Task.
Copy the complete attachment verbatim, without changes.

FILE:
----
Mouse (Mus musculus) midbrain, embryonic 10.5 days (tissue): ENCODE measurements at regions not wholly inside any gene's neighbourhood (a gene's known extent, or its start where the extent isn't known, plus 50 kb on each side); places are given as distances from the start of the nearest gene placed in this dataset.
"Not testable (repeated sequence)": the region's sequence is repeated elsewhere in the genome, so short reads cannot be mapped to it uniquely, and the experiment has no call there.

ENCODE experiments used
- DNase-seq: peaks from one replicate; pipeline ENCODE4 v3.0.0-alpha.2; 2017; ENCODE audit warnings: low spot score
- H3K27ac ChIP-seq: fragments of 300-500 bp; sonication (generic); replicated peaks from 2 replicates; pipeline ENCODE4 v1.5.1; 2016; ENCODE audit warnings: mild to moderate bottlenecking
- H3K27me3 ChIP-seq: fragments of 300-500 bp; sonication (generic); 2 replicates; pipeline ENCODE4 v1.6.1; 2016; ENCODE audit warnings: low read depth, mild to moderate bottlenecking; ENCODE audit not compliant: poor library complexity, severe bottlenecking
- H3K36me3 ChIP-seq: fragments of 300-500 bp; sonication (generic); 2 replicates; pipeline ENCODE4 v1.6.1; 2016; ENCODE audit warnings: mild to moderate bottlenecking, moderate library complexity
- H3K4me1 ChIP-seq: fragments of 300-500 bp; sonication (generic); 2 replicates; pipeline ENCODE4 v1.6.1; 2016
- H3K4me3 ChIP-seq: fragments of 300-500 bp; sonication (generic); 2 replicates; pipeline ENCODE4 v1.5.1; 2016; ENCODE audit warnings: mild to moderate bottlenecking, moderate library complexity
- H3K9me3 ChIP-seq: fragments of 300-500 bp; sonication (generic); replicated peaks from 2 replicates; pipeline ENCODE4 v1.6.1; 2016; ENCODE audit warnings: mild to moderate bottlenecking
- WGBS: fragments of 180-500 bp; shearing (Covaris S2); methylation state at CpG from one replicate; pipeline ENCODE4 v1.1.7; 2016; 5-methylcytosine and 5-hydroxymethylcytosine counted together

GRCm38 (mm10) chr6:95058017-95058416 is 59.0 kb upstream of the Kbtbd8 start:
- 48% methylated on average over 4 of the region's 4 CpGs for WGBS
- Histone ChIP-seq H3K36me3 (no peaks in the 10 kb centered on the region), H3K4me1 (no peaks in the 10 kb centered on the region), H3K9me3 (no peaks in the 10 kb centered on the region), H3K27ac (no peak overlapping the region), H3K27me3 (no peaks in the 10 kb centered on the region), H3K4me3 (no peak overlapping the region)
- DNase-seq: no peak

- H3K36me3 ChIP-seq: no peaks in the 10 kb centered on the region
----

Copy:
Mouse (Mus musculus) midbrain, embryonic 10.5 days (tissue): ENCODE measurements at regions not wholly inside any gene's neighbourhood (a gene's known extent, or its start where the extent isn't known, plus 50 kb on each side); places are given as distances from the start of the nearest gene placed in this dataset.
"Not testable (repeated sequence)": the region's sequence is repeated elsewhere in the genome, so short reads cannot be mapped to it uniquely, and the experiment has no call there.

ENCODE experiments used
- DNase-seq: peaks from one replicate; pipeline ENCODE4 v3.0.0-alpha.2; 2017; ENCODE audit warnings: low spot score
- H3K27ac ChIP-seq: fragments of 300-500 bp; sonication (generic); replicated peaks from 2 replicates; pipeline ENCODE4 v1.5.1; 2016; ENCODE audit warnings: mild to moderate bottlenecking
- H3K27me3 ChIP-seq: fragments of 300-500 bp; sonication (generic); 2 replicates; pipeline ENCODE4 v1.6.1; 2016; ENCODE audit warnings: low read depth, mild to moderate bottlenecking; ENCODE audit not compliant: poor library complexity, severe bottlenecking
- H3K36me3 ChIP-seq: fragments of 300-500 bp; sonication (generic); 2 replicates; pipeline ENCODE4 v1.6.1; 2016; ENCODE audit warnings: mild to moderate bottlenecking, moderate library complexity
- H3K4me1 ChIP-seq: fragments of 300-500 bp; sonication (generic); 2 replicates; pipeline ENCODE4 v1.6.1; 2016
- H3K4me3 ChIP-seq: fragments of 300-500 bp; sonication (generic); 2 replicates; pipeline ENCODE4 v1.5.1; 2016; ENCODE audit warnings: mild to moderate bottlenecking, moderate library complexity
- H3K9me3 ChIP-seq: fragments of 300-500 bp; sonication (generic); replicated peaks from 2 replicates; pipeline ENCODE4 v1.6.1; 2016; ENCODE audit warnings: mild to moderate bottlenecking
- WGBS: fragments of 180-500 bp; shearing (Covaris S2); methylation state at CpG from one replicate; pipeline ENCODE4 v1.1.7; 2016; 5-methylcytosine and 5-hydroxymethylcytosine counted together

GRCm38 (mm10) chr6:95058017-95058416 is 59.0 kb upstream of the Kbtbd8 start:
- 48% methylated on average over 4 of the region's 4 CpGs for WGBS
- Histone ChIP-seq H3K36me3 (no peaks in the 10 kb centered on the region), H3K4me1 (no peaks in the 10 kb centered on the region), H3K9me3 (no peaks in the 10 kb centered on the region), H3K27ac (no peak overlapping the region), H3K27me3 (no peaks in the 10 kb centered on the region), H3K4me3 (no peak overlapping the region)
- DNase-seq: no peak

- H3K36me3 ChIP-seq: no peaks in the 10 kb centered on the region